Scuderia Subalpina “). This team will have also two 6-cylinder cars and one 1,500 c.c, and one 1,100 c.c., and also some ” sport” cars). Ruesch, Soffietti, Rovere will have 2.6-litre cars. Farina, Tuffanelli, Castelbarco, Kessler, Lurani will handle 1,500 c.c. cars. These are the most prominent Maserati drivers, all of whom will handle new cars in the coming season. T. Nuvolari was expected to be the great lone hand on the Maserati in 1935. He had tested the new suspension, but now he has decided to join the Ferrari stable, and is a great loss to the Bologna factory. The early history of the make is less well-known than it deserves to be, so it will be interesting to remember in a few words the story of the

Maserati” factory. The little concern started 20 years ago (the 20th anniversary has just been celebrated), but it was always in great difficulties. The real “head ” of the Maserati factory was the late Alfieri Maserati. This famous man was a well-known racing mechanic and had a. great experience at Isotta Fraschini and other factories. Before the war he was already a racing mechanic and also a racing driver. He made his first entry into the motor

industry as a manufacturer of sparking plugs, and now in Italy this make is quite well known.

After the war Alfieri Maserati went back to his beloved ” Racing car ” enthusiasm. He was responsible for the construction of the Grand Prix racing Diatto cars of 1922, and finally in 1926 he started the construction of ” Maserati racing cars. The little factory got larger, new machinery, some great victories, real good racing cars built by a real expert, made the ” Maserati” name famous in Italy, then in Europe and in the whole . world. Alfieri Maserati brought all his brothers to work in his little factory, and his little business was just starting to be a great thing when in 1932 in the first months of the year he died after a little operation that should have been only a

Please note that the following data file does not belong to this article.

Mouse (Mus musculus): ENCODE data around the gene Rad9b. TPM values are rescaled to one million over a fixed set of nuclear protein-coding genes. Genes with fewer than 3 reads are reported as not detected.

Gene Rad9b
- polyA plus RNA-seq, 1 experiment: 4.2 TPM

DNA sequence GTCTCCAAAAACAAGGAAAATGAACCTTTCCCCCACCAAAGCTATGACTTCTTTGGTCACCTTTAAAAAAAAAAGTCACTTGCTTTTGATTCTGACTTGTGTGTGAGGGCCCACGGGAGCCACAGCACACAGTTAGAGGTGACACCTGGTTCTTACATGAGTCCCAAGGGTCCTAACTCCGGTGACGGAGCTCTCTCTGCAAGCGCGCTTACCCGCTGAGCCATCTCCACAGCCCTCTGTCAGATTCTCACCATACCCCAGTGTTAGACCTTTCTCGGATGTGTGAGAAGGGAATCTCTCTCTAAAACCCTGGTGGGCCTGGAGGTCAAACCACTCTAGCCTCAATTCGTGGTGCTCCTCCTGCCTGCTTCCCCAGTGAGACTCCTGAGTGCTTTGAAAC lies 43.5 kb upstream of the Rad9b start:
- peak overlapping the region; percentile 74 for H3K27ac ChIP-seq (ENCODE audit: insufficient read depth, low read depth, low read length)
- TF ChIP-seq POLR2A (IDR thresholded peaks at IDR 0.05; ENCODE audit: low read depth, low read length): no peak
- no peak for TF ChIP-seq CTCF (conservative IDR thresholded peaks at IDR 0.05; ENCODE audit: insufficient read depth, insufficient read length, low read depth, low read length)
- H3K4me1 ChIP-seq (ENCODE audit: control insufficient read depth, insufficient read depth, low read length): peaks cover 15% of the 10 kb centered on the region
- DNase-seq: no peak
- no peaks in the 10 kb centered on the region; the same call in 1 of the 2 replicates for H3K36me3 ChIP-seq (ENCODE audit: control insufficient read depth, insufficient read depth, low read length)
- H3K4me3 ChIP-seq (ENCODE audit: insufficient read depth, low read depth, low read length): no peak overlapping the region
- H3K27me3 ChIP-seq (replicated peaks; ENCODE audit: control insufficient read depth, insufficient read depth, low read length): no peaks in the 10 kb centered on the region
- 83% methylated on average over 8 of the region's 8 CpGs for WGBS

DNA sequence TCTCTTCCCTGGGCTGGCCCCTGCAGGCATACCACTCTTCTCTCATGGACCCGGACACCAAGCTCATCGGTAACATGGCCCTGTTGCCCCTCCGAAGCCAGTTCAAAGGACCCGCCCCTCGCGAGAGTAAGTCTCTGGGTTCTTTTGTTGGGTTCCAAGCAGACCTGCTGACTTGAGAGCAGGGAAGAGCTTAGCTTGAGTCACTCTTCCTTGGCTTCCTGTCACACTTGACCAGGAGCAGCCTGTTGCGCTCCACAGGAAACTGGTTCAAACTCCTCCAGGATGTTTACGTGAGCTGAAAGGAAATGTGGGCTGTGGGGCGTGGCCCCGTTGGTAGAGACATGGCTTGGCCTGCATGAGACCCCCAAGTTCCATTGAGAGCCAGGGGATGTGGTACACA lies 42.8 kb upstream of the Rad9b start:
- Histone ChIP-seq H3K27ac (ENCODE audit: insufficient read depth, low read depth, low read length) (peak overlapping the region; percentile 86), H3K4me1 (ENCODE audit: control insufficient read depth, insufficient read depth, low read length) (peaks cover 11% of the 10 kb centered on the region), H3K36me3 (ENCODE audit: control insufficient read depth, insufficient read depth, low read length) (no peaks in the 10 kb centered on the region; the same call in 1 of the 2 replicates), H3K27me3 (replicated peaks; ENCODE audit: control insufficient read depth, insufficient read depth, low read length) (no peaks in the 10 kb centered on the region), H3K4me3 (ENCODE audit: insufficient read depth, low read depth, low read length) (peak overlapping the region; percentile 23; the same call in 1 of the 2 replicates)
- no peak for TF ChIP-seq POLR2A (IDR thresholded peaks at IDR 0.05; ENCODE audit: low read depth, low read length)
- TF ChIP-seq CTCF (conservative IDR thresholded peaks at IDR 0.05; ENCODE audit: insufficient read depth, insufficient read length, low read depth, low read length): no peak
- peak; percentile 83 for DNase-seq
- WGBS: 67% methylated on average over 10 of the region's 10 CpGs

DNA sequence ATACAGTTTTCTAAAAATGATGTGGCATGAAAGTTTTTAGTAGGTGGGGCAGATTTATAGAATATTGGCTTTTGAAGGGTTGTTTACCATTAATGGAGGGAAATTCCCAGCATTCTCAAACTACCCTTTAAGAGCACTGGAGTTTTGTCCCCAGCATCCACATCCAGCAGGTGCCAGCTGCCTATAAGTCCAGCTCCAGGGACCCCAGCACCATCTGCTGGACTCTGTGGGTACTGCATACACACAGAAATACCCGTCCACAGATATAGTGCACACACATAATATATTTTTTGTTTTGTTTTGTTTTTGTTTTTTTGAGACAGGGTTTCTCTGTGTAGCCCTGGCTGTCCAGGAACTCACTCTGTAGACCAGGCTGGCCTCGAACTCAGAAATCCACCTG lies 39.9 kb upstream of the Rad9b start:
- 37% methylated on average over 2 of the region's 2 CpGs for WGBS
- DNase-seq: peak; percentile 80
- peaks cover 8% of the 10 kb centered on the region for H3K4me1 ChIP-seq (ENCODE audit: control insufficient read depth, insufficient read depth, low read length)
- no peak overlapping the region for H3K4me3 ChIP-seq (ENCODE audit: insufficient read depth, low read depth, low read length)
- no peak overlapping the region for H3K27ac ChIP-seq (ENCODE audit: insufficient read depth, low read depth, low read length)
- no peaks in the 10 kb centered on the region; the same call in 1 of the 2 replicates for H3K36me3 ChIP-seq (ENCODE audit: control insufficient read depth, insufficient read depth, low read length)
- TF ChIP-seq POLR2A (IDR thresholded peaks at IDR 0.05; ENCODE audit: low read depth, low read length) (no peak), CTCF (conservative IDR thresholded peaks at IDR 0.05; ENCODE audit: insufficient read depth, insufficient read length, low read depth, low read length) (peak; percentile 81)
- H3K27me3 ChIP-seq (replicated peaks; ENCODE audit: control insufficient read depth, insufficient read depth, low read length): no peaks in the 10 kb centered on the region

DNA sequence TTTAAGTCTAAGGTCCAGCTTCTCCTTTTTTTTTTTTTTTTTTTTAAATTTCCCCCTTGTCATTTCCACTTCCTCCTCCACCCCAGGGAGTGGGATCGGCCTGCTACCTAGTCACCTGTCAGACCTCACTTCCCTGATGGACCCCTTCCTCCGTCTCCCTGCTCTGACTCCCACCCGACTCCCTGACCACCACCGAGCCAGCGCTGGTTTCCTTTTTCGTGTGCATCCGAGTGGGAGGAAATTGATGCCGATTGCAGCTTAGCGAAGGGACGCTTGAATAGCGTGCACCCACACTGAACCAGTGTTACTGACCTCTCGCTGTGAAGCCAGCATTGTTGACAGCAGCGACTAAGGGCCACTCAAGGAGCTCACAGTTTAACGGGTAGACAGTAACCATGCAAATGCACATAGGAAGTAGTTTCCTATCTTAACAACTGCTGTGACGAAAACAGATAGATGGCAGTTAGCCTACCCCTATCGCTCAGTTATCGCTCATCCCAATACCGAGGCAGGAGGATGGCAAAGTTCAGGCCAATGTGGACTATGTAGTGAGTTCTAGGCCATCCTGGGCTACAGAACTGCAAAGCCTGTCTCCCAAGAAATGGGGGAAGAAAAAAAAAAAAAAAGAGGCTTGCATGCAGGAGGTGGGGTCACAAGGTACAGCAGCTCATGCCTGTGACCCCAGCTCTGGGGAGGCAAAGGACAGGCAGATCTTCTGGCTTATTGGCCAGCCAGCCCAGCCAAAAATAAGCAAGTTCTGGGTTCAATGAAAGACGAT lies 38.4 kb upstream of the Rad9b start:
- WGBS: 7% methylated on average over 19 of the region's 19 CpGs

slight thing . . The brothers continued the great enterprise and now the little works forms an efficient and self-contained unit. The Maserati brothers are four—Bindo, Ettore, Ernesto and Prof. Mario. The first three named are the leaders of the factory, Ernesto being the real head of the trio. The Maserati factory is like a ” family” job. No great offices, but a little room covered with all sorts of photos of the great victories of their car. The Maserati brothers themselves work in the factory The coming season will see more of Mrs. Stewart than her brief, but brilliant, outbursts at Montlhery. She is preparing a new 1,500 c.c. racing car for road-racing,

and you would always meet them in overalls among the 50 specialised

mechanics that are the whole staff of the little ” Marque.”